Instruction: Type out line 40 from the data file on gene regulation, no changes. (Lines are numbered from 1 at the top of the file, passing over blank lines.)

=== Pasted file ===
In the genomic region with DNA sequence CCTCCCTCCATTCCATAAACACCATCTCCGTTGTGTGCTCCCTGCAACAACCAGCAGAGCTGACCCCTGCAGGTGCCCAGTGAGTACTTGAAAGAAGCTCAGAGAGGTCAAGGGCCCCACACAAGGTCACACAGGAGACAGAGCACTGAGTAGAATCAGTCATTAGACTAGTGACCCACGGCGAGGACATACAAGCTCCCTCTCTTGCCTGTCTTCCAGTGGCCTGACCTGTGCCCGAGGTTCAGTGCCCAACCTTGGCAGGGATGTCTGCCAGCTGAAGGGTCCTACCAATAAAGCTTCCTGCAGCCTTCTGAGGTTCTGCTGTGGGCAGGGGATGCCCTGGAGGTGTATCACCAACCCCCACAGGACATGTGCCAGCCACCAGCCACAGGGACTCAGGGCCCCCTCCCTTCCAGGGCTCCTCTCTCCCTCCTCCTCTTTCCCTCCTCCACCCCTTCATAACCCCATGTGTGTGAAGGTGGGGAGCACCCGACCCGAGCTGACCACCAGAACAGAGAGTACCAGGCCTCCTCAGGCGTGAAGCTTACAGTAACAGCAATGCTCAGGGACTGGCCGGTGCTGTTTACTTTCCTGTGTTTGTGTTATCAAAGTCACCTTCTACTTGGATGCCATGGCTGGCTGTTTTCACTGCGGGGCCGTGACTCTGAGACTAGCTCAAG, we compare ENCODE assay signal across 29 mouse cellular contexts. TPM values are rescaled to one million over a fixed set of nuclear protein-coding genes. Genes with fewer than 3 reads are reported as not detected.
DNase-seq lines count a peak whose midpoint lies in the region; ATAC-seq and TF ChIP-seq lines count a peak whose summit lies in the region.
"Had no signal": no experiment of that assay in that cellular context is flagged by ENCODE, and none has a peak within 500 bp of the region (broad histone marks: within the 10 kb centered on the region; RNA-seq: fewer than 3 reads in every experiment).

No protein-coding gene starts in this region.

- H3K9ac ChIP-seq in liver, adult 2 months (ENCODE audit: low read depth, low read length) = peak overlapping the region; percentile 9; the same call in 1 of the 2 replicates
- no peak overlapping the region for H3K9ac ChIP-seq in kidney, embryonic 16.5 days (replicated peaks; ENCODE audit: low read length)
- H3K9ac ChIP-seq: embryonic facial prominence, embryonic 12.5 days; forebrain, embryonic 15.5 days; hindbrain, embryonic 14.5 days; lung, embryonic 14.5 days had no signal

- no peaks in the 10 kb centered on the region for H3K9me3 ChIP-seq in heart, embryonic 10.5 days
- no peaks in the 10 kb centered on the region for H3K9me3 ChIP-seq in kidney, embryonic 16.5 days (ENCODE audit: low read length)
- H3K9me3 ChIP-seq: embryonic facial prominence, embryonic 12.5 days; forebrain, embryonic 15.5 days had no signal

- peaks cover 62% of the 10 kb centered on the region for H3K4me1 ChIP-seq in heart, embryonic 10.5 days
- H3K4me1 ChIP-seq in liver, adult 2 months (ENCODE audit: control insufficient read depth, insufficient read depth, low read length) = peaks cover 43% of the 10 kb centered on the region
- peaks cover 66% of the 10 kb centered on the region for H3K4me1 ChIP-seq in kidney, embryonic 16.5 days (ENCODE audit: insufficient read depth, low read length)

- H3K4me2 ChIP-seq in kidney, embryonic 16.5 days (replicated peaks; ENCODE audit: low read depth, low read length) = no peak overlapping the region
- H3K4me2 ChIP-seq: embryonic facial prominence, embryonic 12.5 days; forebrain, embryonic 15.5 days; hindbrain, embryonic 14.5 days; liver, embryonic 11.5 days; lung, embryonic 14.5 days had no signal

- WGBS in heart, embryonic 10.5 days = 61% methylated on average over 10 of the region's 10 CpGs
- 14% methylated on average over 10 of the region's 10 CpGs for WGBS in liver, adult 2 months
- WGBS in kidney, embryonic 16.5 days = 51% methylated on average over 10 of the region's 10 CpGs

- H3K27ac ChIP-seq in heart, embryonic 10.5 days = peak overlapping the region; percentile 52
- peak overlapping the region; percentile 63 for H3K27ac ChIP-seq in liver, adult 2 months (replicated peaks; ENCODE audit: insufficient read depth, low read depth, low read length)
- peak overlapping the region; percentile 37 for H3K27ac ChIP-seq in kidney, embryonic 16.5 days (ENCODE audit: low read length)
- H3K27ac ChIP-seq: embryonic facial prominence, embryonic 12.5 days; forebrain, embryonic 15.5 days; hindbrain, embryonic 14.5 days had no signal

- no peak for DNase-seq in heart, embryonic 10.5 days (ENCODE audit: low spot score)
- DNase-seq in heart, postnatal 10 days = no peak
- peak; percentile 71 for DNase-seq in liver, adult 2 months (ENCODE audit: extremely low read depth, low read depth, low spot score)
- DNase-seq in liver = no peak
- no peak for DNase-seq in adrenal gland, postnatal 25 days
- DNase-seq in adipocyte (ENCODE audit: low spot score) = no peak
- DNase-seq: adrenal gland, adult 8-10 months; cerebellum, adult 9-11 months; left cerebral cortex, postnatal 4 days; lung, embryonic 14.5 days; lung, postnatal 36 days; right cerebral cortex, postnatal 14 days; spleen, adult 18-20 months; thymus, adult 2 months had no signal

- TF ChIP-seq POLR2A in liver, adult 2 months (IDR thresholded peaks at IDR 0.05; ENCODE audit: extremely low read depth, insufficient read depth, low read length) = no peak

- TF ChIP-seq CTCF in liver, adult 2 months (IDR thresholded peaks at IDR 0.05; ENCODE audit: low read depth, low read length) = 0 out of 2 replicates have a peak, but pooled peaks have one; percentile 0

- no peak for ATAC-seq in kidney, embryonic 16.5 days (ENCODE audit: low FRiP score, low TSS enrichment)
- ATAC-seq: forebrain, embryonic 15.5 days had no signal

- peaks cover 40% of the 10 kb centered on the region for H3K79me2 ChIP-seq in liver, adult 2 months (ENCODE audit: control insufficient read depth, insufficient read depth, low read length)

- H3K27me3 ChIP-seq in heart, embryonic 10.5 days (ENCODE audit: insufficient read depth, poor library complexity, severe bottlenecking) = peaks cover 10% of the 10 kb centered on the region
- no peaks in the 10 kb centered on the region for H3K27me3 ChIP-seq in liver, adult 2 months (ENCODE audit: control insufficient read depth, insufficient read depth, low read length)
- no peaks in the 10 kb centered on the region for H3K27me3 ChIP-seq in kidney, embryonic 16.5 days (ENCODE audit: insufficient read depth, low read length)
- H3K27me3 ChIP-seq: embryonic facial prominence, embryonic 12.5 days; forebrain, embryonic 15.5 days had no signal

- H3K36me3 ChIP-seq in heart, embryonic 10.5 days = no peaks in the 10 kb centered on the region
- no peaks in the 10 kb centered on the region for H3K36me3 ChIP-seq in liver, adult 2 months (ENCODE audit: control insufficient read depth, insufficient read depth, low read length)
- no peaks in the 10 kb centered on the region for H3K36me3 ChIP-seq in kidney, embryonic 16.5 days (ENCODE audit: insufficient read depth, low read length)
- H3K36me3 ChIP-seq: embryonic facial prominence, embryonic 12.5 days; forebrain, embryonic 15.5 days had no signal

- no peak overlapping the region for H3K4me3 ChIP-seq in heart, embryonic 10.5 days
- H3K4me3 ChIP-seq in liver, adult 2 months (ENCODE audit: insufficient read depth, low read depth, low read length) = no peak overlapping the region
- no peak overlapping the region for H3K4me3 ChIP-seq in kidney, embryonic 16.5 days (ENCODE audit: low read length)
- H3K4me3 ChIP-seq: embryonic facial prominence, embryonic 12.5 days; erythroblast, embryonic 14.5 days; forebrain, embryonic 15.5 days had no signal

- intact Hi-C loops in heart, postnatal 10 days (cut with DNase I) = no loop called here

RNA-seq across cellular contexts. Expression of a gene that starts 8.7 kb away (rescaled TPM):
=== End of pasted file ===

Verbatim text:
- no peaks in the 10 kb centered on the region for H3K36me3 ChIP-seq in liver, adult 2 months (ENCODE audit: control insufficient read depth, insufficient read depth, low read length)